CURSORs and WHILE LOOPs usage may be one of the Database developers or DBA’s personal choice. But as per my research on the CURSORs and WHILE LOOPs, the performance was degrading over time. This is because the CURSOR and WHILE LOOP go with row by row basis and it is time-consuming task. If you are developing your application that needs a faster result and are working on CURSOR and WHILE LOOP basis, then it’s a bad idea.

Note: Usage of CURSOR/WHILE LOOP can be seen with good performance on small data sets. 

Area of Tuning: 

Try to use the sp_msforeachdb system stored procedure. The sp_msforeachdb is commonly avoided by some junior folks. This is because it becomes a tedious job to go with the internal coding of sp_msforeachdb stored procedure. But, please check in the long run of your application and it would be much appreciated.


Unable To KILL SPID Using WITH STATUSONLY In SQL Server

KILL is one of the common commands that we from the database side work on a regular basis. It would be obvious thinking for some of the SQL users to come up with a statement as “KILL using WITH STATUSONLY is not killing the session”.

The WITH STATUSONLY by the name is going to show us the status of the session ID passed along with the KILL command. Additionally, the status will be shown for the corresponding session ID only when your session is in the rollback status.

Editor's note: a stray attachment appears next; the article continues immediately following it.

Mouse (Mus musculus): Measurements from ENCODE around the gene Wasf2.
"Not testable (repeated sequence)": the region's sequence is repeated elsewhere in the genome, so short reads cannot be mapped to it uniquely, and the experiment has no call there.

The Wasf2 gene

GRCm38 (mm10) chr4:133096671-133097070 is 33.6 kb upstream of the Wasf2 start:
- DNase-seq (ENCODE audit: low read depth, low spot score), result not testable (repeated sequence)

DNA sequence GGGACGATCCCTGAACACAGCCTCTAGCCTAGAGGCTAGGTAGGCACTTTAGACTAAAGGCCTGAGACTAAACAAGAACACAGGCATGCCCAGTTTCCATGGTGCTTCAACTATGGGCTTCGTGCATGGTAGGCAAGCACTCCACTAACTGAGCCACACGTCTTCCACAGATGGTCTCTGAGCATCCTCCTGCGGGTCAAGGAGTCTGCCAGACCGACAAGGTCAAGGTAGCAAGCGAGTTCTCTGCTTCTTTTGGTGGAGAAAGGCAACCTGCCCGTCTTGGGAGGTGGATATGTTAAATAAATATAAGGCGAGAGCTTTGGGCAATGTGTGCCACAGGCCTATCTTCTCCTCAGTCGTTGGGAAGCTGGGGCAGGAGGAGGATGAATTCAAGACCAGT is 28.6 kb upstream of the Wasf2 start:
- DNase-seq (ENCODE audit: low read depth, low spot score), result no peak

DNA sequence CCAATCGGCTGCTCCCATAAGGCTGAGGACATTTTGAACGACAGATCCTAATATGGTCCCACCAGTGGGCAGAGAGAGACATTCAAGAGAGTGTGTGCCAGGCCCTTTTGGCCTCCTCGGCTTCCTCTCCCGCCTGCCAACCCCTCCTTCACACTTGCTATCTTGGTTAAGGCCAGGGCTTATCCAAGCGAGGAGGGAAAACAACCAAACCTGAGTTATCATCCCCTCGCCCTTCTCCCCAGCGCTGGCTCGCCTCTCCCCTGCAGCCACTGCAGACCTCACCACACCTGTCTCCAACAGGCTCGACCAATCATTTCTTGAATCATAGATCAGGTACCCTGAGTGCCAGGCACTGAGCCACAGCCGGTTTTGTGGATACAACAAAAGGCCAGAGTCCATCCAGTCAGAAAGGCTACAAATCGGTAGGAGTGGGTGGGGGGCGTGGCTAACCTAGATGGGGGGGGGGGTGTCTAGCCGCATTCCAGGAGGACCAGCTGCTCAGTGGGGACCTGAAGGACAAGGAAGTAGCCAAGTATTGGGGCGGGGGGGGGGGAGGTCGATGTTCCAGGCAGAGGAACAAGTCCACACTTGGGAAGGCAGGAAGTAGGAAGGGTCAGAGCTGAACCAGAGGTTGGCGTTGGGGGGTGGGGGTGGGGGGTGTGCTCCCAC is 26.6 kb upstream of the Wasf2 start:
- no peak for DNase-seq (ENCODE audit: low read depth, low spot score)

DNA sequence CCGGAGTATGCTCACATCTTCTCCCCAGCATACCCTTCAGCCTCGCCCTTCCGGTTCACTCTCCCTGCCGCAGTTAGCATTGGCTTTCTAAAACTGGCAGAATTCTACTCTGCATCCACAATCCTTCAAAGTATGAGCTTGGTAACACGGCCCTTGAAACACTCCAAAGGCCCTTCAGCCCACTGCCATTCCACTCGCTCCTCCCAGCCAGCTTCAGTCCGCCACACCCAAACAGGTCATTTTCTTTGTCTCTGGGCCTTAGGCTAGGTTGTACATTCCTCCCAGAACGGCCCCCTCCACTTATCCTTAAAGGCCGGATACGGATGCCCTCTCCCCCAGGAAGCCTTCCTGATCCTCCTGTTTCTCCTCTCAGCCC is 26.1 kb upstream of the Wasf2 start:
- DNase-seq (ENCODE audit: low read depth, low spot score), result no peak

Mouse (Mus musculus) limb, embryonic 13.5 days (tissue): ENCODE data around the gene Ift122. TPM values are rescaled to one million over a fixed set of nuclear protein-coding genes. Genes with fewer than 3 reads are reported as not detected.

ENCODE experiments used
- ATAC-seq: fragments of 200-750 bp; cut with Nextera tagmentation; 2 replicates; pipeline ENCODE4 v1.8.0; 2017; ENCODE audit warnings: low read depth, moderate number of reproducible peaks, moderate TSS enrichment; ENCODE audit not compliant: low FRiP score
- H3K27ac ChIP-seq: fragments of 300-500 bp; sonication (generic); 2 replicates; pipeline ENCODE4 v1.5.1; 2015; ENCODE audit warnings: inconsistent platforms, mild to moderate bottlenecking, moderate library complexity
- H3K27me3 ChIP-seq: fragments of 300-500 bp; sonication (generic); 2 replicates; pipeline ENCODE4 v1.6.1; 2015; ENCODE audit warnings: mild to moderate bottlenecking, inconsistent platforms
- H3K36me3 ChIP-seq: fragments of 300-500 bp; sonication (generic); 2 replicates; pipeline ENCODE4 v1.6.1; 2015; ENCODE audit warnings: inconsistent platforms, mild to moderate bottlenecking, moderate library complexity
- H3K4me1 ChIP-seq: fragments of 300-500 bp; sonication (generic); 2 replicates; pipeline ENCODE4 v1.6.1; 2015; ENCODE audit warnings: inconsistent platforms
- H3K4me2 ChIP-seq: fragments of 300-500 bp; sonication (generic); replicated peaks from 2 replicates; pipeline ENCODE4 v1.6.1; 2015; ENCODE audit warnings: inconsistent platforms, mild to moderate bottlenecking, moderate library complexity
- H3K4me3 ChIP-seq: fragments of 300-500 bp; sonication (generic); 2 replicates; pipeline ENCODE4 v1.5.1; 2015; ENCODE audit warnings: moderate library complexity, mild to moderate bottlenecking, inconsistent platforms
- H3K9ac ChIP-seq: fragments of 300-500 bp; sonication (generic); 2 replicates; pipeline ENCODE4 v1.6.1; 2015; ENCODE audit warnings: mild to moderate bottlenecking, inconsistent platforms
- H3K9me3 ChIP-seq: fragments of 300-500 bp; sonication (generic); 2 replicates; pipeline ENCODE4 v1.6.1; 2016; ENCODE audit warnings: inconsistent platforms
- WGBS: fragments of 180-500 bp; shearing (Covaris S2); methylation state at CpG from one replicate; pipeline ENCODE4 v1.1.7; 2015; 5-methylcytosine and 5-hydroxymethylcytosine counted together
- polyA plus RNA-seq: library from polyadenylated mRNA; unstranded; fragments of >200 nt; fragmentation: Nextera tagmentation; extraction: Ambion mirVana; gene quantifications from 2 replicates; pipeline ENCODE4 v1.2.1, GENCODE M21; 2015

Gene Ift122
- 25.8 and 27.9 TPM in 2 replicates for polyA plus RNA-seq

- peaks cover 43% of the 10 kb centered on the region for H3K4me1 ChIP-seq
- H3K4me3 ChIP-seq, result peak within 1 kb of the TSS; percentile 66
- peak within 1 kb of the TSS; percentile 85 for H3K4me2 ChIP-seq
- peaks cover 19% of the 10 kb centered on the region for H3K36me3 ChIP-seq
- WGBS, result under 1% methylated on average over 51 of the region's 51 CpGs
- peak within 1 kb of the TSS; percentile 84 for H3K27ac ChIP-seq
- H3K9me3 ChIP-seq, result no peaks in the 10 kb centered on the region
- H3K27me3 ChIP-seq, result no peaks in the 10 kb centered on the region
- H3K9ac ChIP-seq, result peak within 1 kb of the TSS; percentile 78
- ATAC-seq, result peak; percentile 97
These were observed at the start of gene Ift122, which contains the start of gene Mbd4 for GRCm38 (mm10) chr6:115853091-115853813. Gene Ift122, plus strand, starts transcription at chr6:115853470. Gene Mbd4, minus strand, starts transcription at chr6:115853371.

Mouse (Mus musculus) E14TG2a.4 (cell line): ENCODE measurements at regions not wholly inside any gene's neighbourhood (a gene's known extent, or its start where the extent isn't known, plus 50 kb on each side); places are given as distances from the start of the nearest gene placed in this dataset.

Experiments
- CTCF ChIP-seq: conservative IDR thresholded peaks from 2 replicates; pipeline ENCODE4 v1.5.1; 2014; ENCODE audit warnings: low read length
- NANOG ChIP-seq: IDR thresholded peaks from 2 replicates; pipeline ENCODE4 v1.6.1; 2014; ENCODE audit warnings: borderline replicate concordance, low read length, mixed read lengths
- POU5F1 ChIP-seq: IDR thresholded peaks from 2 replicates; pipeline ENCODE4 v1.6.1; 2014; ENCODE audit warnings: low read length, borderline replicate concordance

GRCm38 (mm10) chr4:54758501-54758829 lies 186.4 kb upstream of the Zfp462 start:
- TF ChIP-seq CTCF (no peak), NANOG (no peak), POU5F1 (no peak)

For example, just imagine that you killed an ALTER

Let’s check a simple example of killing a session WITH STATUSONLY

I have created a table and imported bulk records into a table as “Kill_test”. After inserting the records into the “Kill_test” table, I will be selecting the data as:

SELECT * FROM Kill_test

While the data is being selected, simultaneously I will be running the KILL WITH STATUSONLY command as below. In my case, the session ID is 110.

KILL

In this case, we may notice error as mentioned below.

KILL WITH STATUSONLY

This happens because the KILL (spid) WITH STATUSONLY in our case was a SELECT command. 

The WITH STATUSONLY gathers and shows status of the session only when the session is in the rollback state.

Fix and Bottomline:

If you feel that your session is not being killed using the WITH STATUSONLY command, then it’s a misconception of killing the session ID. Please use the KILL (spid) alone to finish the job.

KILL (spid)

Example:

You may also refer: "How to kill a SPID in SQL Server"

For your testing purposes

Please try to create a clustered index on a heap table (which doesn’t consist of a clustered index) consisting of a huge number of records. Before performing this action, please make sure to run the following in the development environment. After a minute of execution time, kill the session. The killed session would be in the KILLED/ROLLBACK state. Now, once again run the KILL (spid) WITH STATUSONLY to check the current status of the killed session.


The Business Intelligence Semantic Model In SQL Server

The Business Intelligence Semantic Model In SQL Server